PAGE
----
The number of cases in Hokkaido has been rising every day, and is at 38 as of 4:00 p.m. on Wednesday. The region has the largest number of infected people in Japan. They include children, a teacher, a school-bus driver and a worker at a catering firm.
The spread of the virus is having a significant impact on various events and businesses in Japan.
Japan's professional soccer league, the J.League, is postponing all official matches for the next three weeks in response to the outbreak. The move affects the J-1 through J-3 leagues and applies to 94 official matches scheduled through March 15.
J.League Chairman Mitsuru Murai said the league will cooperate as much as possible in efforts to prevent the spread of the virus.
The J.League has canceled matches in the past due to bad weather and the 2011 disaster in northeastern Japan. But this is the first time it has postponed matches due to a virus outbreak.
Japanese Prime Minister Shinzo Abe suggested at a government task force meeting on Wednesday that major sporting, cultural and other events should be canceled, delayed or scaled down for the next two weeks. He said this will be a crucial juncture in terms of whether the outbreak can be brought to an end at an early date.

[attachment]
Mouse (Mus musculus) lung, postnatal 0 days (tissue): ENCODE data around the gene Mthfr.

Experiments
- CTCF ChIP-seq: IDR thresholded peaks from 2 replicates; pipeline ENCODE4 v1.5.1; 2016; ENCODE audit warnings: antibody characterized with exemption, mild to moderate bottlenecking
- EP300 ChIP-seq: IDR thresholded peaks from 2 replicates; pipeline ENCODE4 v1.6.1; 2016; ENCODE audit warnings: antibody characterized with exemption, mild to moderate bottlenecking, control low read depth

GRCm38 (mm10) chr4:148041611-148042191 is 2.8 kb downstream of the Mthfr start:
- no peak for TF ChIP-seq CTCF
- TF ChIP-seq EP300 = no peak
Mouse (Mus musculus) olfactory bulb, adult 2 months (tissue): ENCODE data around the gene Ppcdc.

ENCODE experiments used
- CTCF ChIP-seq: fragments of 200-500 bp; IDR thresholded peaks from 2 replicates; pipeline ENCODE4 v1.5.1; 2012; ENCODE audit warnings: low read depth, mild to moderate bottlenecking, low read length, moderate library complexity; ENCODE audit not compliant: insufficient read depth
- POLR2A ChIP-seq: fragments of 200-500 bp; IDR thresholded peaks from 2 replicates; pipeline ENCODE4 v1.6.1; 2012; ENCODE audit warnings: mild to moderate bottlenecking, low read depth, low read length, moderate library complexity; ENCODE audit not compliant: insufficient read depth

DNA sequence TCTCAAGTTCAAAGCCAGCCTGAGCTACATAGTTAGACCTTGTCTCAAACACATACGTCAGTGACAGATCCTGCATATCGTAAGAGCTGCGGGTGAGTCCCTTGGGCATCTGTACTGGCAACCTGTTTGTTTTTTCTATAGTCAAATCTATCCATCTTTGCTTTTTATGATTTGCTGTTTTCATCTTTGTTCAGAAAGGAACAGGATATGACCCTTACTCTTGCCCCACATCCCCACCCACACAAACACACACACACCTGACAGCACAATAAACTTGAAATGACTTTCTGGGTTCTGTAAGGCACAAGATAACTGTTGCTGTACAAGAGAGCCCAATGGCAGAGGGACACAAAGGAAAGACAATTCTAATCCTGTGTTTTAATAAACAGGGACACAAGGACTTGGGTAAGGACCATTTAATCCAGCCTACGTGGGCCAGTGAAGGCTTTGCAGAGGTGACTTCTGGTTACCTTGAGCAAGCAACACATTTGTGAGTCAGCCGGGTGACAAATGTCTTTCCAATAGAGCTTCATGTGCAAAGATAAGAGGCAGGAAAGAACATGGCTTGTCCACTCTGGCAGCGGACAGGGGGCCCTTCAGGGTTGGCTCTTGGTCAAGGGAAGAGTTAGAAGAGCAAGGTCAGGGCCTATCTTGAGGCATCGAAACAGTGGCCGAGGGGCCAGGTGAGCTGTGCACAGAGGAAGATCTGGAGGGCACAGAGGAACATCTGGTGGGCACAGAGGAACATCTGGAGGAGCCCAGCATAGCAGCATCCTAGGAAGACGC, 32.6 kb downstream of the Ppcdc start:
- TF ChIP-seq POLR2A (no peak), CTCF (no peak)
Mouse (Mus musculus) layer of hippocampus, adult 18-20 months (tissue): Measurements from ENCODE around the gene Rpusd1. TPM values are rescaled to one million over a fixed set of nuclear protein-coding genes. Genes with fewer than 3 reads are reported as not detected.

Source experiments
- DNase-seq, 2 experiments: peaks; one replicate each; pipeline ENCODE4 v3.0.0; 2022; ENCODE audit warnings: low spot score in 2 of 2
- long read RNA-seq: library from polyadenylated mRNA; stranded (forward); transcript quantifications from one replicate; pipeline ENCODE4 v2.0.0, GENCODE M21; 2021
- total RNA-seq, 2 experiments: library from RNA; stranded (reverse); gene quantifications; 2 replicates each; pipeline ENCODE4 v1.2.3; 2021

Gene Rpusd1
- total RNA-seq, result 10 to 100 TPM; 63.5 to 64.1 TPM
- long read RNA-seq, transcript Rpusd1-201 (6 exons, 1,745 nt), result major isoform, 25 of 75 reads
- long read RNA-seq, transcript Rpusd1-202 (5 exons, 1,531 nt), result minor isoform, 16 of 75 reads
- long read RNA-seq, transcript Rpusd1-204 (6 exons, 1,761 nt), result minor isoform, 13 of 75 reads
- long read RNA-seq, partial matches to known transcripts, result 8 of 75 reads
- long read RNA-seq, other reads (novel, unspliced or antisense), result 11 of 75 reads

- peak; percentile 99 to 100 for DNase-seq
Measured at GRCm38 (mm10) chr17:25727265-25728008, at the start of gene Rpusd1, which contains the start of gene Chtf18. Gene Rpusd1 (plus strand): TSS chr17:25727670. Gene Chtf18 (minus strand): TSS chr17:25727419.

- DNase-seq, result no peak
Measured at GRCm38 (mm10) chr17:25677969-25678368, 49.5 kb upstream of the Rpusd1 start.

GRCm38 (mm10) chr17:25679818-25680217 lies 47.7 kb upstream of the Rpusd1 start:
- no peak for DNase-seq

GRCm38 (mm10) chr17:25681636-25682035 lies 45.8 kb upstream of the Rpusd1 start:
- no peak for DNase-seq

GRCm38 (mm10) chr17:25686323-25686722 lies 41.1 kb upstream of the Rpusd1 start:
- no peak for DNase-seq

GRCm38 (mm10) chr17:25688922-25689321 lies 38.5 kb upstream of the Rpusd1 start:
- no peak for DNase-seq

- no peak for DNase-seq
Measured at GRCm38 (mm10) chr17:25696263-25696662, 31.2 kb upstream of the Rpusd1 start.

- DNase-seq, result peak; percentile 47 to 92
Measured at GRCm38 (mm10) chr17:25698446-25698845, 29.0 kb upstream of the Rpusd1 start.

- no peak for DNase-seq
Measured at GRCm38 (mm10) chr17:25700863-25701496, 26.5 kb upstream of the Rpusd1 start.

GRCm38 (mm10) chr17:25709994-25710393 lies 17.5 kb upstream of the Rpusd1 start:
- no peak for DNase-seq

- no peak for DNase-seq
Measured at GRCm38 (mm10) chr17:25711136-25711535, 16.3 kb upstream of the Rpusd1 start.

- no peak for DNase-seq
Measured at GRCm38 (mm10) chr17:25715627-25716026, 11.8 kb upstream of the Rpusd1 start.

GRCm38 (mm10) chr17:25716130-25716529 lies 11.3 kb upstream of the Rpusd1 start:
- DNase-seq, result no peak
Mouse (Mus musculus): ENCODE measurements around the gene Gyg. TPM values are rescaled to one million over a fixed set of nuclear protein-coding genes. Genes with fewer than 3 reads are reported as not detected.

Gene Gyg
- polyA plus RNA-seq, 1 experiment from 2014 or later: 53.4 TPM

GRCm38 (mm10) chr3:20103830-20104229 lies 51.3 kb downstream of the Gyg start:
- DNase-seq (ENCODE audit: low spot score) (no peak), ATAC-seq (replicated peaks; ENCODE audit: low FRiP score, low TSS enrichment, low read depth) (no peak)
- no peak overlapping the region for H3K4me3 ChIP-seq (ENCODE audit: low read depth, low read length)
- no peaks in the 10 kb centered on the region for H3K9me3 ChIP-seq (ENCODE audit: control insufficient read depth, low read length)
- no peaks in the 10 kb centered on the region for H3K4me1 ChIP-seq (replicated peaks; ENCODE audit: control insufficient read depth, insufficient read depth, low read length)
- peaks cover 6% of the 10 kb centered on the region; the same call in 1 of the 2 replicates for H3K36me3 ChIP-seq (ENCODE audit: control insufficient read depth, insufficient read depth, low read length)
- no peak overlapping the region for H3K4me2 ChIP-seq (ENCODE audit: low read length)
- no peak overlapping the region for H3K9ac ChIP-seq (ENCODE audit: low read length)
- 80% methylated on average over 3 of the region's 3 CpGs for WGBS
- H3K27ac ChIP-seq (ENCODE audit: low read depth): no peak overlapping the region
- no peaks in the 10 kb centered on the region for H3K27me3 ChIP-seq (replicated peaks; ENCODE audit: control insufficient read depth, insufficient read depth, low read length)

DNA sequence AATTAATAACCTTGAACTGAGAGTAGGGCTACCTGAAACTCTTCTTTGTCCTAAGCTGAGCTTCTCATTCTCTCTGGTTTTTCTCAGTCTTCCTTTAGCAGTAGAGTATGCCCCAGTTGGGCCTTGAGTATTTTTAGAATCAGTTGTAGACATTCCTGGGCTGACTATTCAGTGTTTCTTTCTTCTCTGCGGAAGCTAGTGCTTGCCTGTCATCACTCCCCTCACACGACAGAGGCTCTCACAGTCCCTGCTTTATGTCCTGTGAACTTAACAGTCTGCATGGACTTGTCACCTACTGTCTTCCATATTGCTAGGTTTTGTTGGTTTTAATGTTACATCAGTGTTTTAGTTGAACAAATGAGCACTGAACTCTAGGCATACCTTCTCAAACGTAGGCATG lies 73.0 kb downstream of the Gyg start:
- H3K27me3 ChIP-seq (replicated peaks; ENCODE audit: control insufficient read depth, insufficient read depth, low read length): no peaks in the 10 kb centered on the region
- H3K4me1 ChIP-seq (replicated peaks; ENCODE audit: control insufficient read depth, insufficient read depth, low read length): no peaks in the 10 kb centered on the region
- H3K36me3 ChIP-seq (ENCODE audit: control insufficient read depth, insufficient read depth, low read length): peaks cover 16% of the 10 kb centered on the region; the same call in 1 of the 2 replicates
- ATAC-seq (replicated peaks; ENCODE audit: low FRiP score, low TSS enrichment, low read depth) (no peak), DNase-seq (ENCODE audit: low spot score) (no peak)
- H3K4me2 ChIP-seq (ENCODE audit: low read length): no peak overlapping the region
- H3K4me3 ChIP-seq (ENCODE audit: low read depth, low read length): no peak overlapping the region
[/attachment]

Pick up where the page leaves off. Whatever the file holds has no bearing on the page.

The Japan Sumo Association is now considering what to do about an upcoming competition. The second of the annual six regular championships is scheduled to begin at the Osaka Prefectural Gymnasium on March 8. The association official says it has three choices: holding the event as planned, holding it without any spectators in attendance, or canceling it. They say the competition cannot be postponed as it is difficult to secure the venue.
Yokozuna Grand Champion Kakuryu says it's too bad that he can't shake hands with his fans or give autographs. He says he's taking care to minimize the chances of infection.
The government has called on the business sector to introduce staggered working hours and telework to prevent the spread of the virus. Major Japanese advertising agency Dentsu ordered about 5,000 staff to start working from home on Wednesday after an employee was confirmed infected.
A major cosmetics company, Shiseido, also switched to telework on Wednesday. The move involves about 8,000 employees, or 30% of its workforce, including group companies. Staff who serve customers at department stores have been instructed to refrain from touching customers' skin and to wear masks and wash their hands.
Japan's industry minister Hiroshi Kajiyama said on Tuesday, "Flextime and telework can be effective in stopping the further spread of the virus. The ministry will ask business organizations and companies to encourage employees to avoid commuting during the rush hour or to work from home."
The Japanese government had released basic guidelines on Tuesday on how to prevent the virus from spreading and is calling on organizers to consider canceling or postponing events, though this is not mandatory. It says everyone needs to join the effort to minimize the impact.